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Alcohol reduces the euphoric feeling that Ecstasy causes, and combining the 2 puts a tremendous strain on the kidneys. Mixing alcohol with Ecstasy causes dangerous dehydration. Most Ecstasy-related deaths are the result of mixing the drug with alcohol. Furthermore, both drugs lower inhibitions on their own — an effect that only increases when taken together. Concurrent use of alcohol and Ecstasy may result in risky behavior like taking additional drugs or having unprotected sex. Since people may feel less impaired on alcohol when combined with Ecstasy, users are at much greater risk of overdose or alcohol poisoning. Users are also more likely to use more of either substance when combined, possibly resulting in heart failure, high blood pressure, seizures, loss of consciousness, panic attacks, and fainting. Ecstasy is especially dangerous because Ecstasy pills are not usually pure MDMA; they are often combined with other substances. Therefore it may be difficult for the user to determine what they are actually consuming with alcohol, which can increase the risk of overdose as well.

Legal And Illicit Opioids

Mixing alcohol with Opioids such as Heroin, Vicodin, Fentanyl, Percocet, and more is extremely dangerous. Alcohol and Opioids magnify the depressive effects of each other, leading to potentially fatal sedation and respiratory failure. The most life-threatening side effect of combining alcohol with Opioids is depressed breathing. Without enough oxygen the brain will begin to shut down organ systems, and the person can eventually suffer brain damage or death due to lack of oxygen. These 2 types of drugs can also cause serious liver damage if mixed.

Combining alcohol with Opioids can lead to other side effects as well, such as:

  • Nausea and vomiting
  • Dehydration
  • Changes in blood pressure
  • Irregular heart rate and rhythm
  • Cardiovascular instability
  • Dizziness or loss of coordination
  • Marked disinhibition
  • Abnormal behavior
  • Loss of consciousness
  • Respiratory arrest
  • Coma


Mixing Marijuana and alcohol can cause severe effects, including severe intoxication, dizziness, vomiting, paranoia, and decreased functioning. Marijuana suppresses the gag reflex and may leave intoxicated individuals unable to throw up, therefore causing alcohol poisoning. The overlap of these 2 substances can result in feeling numb, dizzy, losing track of time and space, and the impairment of rational thinking. More dangerously, the result of combining Marijuana with alcohol can result in major impacts on the central nervous system. The most common side effects include:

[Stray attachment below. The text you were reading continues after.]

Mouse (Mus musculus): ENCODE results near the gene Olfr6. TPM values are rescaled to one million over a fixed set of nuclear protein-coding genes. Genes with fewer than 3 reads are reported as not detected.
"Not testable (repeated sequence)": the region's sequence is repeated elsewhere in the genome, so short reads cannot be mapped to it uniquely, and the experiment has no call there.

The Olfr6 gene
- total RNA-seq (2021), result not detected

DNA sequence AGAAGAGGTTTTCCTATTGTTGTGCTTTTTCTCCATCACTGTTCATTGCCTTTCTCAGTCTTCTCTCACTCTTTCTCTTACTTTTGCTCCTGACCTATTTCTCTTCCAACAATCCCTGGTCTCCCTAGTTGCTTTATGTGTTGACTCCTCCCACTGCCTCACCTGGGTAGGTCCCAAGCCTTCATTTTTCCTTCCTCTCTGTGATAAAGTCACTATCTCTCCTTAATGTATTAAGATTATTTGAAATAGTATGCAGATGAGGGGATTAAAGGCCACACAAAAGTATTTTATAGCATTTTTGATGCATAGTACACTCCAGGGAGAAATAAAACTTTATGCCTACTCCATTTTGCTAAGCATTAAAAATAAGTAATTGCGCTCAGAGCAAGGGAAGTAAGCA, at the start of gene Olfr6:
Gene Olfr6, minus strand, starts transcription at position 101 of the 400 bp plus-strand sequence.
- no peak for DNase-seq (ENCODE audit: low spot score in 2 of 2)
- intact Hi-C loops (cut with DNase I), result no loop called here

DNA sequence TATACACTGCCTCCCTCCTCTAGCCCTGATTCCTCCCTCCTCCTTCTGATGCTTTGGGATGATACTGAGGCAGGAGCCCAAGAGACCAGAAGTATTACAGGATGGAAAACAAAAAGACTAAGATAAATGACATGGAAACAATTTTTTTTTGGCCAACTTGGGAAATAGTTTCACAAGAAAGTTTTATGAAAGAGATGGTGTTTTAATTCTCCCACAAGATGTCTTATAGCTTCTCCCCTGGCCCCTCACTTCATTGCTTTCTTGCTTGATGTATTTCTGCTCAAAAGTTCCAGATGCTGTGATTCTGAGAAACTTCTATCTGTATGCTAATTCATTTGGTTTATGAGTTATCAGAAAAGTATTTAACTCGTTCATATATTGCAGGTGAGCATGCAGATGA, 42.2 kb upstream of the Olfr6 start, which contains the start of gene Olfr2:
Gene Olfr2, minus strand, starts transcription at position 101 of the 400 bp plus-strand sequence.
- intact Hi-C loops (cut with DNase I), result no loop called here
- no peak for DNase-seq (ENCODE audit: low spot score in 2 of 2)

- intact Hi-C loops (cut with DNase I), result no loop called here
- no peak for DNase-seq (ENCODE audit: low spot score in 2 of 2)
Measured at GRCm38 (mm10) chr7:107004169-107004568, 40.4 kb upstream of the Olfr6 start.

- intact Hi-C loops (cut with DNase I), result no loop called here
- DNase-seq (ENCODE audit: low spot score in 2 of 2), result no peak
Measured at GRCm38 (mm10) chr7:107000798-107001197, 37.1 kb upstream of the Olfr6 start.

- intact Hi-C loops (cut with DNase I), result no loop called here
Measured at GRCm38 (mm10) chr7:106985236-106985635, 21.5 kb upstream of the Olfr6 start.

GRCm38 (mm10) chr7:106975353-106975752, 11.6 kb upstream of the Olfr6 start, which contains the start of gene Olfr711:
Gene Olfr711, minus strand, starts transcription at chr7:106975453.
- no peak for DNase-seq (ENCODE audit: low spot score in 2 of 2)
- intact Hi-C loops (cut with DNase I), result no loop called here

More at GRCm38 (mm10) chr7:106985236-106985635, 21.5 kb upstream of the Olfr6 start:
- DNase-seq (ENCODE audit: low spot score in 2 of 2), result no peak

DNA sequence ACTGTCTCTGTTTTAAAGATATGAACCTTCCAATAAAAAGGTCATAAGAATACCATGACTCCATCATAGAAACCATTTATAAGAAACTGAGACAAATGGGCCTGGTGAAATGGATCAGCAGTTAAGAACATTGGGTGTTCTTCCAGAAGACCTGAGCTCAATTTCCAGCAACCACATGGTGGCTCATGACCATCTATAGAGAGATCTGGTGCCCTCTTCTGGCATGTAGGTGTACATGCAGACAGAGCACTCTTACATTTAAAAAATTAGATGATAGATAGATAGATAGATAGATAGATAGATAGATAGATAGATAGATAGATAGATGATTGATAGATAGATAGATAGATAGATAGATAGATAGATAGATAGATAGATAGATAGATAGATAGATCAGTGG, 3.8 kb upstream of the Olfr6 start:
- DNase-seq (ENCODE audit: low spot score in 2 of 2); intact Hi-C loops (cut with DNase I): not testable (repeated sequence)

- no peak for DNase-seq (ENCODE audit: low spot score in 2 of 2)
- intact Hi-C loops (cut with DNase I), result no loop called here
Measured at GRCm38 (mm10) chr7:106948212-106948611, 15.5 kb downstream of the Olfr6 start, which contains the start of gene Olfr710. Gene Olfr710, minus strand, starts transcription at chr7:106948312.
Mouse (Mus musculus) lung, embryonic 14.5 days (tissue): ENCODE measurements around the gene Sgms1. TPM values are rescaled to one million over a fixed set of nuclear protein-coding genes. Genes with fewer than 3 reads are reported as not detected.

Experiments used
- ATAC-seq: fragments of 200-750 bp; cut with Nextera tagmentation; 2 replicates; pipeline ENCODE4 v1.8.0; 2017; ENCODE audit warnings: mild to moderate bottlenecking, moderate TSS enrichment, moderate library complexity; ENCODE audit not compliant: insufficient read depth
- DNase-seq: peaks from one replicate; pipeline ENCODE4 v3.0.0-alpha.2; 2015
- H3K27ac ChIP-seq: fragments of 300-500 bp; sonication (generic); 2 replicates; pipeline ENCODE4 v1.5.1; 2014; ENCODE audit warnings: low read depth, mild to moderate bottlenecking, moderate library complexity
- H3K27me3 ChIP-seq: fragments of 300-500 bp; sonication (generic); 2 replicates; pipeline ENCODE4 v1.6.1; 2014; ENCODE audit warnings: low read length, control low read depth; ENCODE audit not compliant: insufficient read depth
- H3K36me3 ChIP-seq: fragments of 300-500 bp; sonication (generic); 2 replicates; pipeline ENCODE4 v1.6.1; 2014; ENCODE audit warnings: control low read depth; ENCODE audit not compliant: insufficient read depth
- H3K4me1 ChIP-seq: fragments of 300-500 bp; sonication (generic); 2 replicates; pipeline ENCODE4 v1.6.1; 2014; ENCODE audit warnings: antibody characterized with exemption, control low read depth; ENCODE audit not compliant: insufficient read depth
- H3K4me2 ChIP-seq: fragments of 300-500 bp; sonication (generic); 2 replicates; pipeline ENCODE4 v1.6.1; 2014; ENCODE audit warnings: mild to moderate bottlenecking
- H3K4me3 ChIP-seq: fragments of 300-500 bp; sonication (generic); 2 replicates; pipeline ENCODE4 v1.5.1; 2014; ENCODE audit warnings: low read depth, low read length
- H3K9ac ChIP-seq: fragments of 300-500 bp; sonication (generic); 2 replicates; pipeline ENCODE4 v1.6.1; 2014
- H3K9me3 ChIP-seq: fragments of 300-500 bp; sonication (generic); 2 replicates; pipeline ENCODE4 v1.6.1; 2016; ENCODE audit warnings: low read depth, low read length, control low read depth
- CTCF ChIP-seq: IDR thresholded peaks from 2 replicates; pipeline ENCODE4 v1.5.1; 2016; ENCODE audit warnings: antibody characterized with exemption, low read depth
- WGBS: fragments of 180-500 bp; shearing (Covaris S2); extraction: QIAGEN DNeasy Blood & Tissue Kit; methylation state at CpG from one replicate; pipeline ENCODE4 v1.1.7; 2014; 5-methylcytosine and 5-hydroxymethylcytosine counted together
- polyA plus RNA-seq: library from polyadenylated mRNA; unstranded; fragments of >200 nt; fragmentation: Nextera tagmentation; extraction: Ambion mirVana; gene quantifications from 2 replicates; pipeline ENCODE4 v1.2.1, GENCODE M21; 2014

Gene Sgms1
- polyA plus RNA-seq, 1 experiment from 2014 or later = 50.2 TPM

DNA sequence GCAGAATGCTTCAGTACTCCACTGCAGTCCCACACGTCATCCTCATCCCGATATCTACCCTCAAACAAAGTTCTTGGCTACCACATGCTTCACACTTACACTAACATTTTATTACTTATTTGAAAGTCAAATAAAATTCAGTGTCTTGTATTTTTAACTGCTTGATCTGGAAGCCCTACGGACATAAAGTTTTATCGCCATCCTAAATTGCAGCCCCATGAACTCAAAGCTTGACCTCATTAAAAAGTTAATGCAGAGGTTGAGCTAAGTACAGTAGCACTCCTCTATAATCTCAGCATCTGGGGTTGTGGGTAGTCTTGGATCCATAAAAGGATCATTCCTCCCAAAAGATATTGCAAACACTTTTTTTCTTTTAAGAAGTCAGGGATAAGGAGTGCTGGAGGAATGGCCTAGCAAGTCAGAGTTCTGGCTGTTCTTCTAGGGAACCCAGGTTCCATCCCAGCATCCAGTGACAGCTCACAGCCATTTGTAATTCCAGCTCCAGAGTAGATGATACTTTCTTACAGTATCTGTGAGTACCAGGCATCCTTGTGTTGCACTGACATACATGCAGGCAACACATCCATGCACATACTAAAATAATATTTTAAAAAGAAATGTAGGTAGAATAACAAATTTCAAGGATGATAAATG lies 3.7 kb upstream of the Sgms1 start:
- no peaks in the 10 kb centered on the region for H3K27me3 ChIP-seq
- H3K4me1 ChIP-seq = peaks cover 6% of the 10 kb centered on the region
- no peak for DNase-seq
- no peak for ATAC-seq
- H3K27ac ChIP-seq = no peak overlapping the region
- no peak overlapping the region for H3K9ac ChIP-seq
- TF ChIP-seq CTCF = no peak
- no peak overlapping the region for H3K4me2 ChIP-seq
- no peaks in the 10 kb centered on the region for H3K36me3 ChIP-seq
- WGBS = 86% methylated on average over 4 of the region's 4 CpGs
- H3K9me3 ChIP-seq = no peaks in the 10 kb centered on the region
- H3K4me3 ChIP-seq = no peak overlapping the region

• Changes in emotional behavior
  • Compromised judgment
  • Decreased attention, perception, and memory
  • Impaired motor coordination, thinking, and problem solving
  • Memory loss


It is very dangerous to mix alcohol with Hallucinogenic drugs because the contents of the latter can be adulterated. Mixing alcohol with Hallucinogens may cause adverse side effects, such as nausea, vomiting, and other gastrointestinal effects. Severe depression is often a side effect that occurs while combining alcohol with Hallucinogens. This severe depression may be of pronounced duration and result in suicidal thoughts. Alcohol also exacerbates the risk-taking behavior often seen in individuals using Hallucinogens. This often leads to legal, financial, and social consequences. Mixing alcohol with Hallucinogens can also cause frightening and traumatic “bad trips.”


Mixing alcohol with Meth is one of the most dangerous possible combinations. The combination of alcohol and Meth puts extreme pressure on the heart and greatly raises blood pressure. Violent behavior and sexual promiscuity are very common with both of these substances. This mix also causes significant kidney damage and worsens hangovers.

Treating Addiction To Alcohol And Other Substances

In many cases, the same individual may be addicted to alcohol and other substances at the same time. This poses extra challenges during treatment because the patient will have more specialized needs. In particular, detox can be especially challenging and dangerous. Withdrawal symptoms from all substances may be present and exaggerated. It is critical that patients who are addicted to alcohol and other substances detox under the supervision of a professional because of the many serious and potentially fatal impacts that can occur. Even after initial detox is completed, treatment professionals will have to deal with all addictions at once; this can be difficult. After leaving treatment, the patient is advised to attend support groups for all substances — groups like Alcoholics Anonymous and Narcotics Anonymous.

Find Treatment

If you’re unable to stop drinking long enough to take your prescription medication, there is help available. If you’re mixing alcohol with illicit drugs, there is support. Contact a treatment provider to find treatment center options.